Farah has not written much, but what she has written is a real romantic gift to her readers. There’s nothing harsh in her stories; they are all soft and innocent and sweet. What distinguishes them is the utterly feminine feel that infuses them and the enchanting joy the characters express about being feminine. These are not stories about sissies, sluts, or whores, they are about someone’s sweetheart, who is seen from a distance wearing a flowing, lacy dress, and resting languorously in a sunny garden. Go, join her. It will be a delightful interlude for you.

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by: Sydney Michelle

When an author chooses a nom de plume as imaginative as Farah’s play on words, the read begins with great hopes of literacy and ingenuity. Farah does not disappoint.

Her writing makes for a very easy read without being boringly limited in structure.

Beginning writers please copy: Read her stories, preferably aloud, to develop your sense of pace, rhythm, and description. When Farah reuses her story elements, the sinking feeling of "here we go again" is definitely missing. Her stories are inspired by some of the best sources, with her development deserving high marks.

When it comes to the inevitable intercourse, Farah belongs to the "less is more" school of description. If your interest is full bore descriptions, Farah’s work won’t be for you, but if you find the dance more exciting than the aftermath, then her work will provide a more than adequate springboard for your imagination.

Farah has posted three short stories and a collection of vignettes, characters and situations that might be expanded into future stories. The short stories are long enough for decent character exposition and lots of well done description. The plot devices are sufficiently explained to ease the necessary willing suspension of disbelief.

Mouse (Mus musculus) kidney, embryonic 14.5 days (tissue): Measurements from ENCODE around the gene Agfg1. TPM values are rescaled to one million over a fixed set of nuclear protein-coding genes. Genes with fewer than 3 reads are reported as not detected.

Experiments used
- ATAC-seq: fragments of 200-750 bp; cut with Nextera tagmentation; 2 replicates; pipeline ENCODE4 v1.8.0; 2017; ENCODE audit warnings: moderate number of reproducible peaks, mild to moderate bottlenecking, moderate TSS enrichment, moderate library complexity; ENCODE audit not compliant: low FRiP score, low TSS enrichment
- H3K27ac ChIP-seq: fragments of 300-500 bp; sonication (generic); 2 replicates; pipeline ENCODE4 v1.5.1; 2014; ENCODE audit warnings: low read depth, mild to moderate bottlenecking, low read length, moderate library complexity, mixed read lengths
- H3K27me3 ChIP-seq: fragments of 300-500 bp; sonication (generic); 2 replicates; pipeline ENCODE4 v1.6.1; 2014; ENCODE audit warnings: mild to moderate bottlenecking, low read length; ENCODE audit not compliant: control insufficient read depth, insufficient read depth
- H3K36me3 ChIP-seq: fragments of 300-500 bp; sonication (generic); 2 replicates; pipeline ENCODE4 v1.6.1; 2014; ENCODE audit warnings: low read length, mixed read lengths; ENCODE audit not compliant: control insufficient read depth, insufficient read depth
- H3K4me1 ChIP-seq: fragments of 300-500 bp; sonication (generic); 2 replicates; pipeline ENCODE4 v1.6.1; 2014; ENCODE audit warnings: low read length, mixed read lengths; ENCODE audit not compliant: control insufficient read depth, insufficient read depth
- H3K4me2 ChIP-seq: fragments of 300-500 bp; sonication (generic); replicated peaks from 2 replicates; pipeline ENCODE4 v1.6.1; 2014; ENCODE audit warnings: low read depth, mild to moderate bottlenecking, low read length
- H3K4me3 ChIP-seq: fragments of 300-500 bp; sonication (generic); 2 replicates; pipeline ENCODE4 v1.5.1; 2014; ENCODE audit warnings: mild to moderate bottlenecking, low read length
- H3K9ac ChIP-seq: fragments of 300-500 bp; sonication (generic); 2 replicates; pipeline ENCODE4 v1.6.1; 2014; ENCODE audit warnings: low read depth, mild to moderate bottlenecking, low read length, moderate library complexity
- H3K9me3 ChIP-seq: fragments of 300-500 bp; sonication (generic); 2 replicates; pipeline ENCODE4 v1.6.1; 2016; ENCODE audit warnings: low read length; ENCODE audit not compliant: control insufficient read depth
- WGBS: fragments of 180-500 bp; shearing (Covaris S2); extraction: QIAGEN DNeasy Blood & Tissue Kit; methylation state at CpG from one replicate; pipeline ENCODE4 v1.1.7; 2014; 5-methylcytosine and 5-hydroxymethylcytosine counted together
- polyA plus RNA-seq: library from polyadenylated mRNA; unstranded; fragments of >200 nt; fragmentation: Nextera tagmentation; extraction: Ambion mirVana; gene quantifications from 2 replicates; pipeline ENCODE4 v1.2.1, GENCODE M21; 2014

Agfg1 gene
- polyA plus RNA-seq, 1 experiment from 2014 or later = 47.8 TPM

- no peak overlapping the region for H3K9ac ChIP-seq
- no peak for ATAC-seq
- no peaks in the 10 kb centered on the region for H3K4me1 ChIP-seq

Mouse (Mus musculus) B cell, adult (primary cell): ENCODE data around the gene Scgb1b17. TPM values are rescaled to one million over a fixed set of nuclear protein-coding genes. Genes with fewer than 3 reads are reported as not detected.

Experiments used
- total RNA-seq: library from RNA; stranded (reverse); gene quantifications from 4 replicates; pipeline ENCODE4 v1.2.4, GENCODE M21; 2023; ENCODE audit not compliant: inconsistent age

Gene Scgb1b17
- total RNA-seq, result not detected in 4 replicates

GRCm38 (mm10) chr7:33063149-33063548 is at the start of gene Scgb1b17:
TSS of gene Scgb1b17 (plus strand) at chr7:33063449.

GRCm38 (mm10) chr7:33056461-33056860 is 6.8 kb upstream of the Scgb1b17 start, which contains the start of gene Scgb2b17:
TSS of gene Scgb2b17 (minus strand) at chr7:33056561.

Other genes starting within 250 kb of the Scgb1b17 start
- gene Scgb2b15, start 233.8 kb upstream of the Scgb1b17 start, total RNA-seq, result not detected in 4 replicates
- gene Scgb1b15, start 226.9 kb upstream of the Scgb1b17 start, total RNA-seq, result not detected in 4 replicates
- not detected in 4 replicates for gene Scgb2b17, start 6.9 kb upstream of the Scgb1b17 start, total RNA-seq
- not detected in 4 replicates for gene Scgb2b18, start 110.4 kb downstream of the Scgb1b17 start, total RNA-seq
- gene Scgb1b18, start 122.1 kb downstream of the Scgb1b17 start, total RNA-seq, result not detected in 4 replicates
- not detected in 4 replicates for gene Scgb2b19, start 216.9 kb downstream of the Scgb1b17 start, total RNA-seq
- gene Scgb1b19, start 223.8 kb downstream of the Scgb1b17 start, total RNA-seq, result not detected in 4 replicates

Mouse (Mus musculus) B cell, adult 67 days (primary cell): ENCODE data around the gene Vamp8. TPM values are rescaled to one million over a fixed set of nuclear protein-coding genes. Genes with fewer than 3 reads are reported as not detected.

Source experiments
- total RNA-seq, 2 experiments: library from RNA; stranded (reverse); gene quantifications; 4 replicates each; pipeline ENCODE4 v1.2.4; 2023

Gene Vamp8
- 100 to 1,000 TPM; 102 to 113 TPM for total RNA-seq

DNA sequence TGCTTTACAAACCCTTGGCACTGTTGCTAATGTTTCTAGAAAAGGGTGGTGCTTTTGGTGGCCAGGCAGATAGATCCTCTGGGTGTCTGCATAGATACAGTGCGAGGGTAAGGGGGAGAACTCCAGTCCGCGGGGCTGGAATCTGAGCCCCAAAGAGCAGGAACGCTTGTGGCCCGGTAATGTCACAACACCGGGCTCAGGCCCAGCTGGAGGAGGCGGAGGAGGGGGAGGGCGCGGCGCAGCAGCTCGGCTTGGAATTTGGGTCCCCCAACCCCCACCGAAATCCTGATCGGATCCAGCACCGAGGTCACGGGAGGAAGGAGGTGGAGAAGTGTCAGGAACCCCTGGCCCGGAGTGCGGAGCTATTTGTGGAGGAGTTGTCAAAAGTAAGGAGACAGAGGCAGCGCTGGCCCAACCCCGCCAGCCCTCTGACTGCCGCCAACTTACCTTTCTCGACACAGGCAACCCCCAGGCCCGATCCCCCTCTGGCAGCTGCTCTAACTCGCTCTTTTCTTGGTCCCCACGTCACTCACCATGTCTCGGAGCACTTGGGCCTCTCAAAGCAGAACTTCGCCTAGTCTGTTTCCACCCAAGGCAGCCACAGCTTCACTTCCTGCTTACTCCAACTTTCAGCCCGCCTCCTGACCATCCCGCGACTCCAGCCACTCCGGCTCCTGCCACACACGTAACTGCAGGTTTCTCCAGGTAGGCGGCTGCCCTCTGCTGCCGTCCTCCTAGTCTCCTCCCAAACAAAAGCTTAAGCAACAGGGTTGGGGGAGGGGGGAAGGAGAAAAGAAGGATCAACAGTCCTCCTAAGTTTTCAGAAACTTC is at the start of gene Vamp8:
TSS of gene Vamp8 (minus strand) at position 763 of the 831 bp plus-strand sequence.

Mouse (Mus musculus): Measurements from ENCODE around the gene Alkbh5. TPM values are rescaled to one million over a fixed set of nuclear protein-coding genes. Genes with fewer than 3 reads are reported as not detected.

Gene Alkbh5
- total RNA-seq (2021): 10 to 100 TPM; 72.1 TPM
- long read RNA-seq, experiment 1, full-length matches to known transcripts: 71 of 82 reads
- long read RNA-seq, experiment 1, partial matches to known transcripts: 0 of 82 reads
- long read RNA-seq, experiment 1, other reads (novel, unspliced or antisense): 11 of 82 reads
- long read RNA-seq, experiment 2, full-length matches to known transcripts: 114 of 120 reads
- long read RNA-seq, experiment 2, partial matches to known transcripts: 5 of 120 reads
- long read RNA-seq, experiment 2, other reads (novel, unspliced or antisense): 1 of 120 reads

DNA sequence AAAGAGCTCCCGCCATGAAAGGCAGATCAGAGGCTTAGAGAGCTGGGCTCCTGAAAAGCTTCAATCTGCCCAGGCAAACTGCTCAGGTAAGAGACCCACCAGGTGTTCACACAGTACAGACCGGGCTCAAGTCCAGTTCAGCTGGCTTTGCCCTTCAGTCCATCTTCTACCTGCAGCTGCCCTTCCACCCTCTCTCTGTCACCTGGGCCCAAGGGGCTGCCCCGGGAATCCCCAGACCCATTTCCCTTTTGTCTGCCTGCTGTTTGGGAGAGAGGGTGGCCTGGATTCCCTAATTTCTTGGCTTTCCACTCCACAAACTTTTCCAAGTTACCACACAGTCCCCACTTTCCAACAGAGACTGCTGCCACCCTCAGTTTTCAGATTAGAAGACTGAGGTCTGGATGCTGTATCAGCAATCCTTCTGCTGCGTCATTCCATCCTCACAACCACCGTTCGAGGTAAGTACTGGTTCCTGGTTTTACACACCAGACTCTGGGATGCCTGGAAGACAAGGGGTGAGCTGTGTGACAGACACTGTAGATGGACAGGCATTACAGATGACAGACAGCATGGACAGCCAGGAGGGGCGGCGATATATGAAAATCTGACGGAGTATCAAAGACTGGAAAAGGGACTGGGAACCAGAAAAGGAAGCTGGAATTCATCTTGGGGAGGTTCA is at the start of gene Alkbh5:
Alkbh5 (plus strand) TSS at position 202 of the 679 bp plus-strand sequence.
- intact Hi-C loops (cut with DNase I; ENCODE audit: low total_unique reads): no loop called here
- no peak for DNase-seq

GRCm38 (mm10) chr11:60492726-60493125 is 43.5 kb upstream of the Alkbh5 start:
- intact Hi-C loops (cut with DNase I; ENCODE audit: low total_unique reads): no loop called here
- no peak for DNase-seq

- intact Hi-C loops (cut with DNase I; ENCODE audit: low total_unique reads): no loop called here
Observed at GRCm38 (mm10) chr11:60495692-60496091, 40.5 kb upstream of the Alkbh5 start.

In "Stress Reaction," a psychological affliction comes with a convenient, for the writer, physical side effect. A wish hidden, a dream fulfilled, and a loving woman who will conveniently pass on without hurt. What more could a fantasy offer?

In "Willow Tree," the change blends life after death and body snatching into a surprising yarn of magic, hidden forces, and soul mates. This one gets a bit muddy in deciphering who is what at times, but with so many characters having so multiple identities, that goes with the territory. Rest assured, the bad guys get theirs, and life happily ever after ensues.

In "Imitation Wife," a prank and opportunity leads to wish fulfillment. Two themes combine, as though the writer were searching for an audience, much as the where do we go from here? questions at the end suggested. The wish fulfillment aspect really doesn’t gee with the tricked and betrayed theme, detracting somewhat from the ending. It’s still a good read, just not the best.

The final submission contains seven scraps of work, some character developments, some plot skeletons. The works are not fully developed, but Farah’s writing style rarely flags. The first exercises description to the max, the love of women, of the possibility of being a woman, coming through loud and clear. The second concentrates on plot at the expense of character, a situation of bad males leading to disguise, socialization, and unprotested physical conversion. The third provides voyeuristic descriptive exercise, a fragment that could be developed many ways. The fourth returns to description from the changelings point of view. The final three are a bit longer, a theme and variations on the lucrative safe harbor of life as a club performer. The lite motif is the desire for connections, of life beyond the solitary.

If one had to pick a theme for Farah’s work, it would be Anticipation, competently performed with flair.

Editor - Heather Sinclair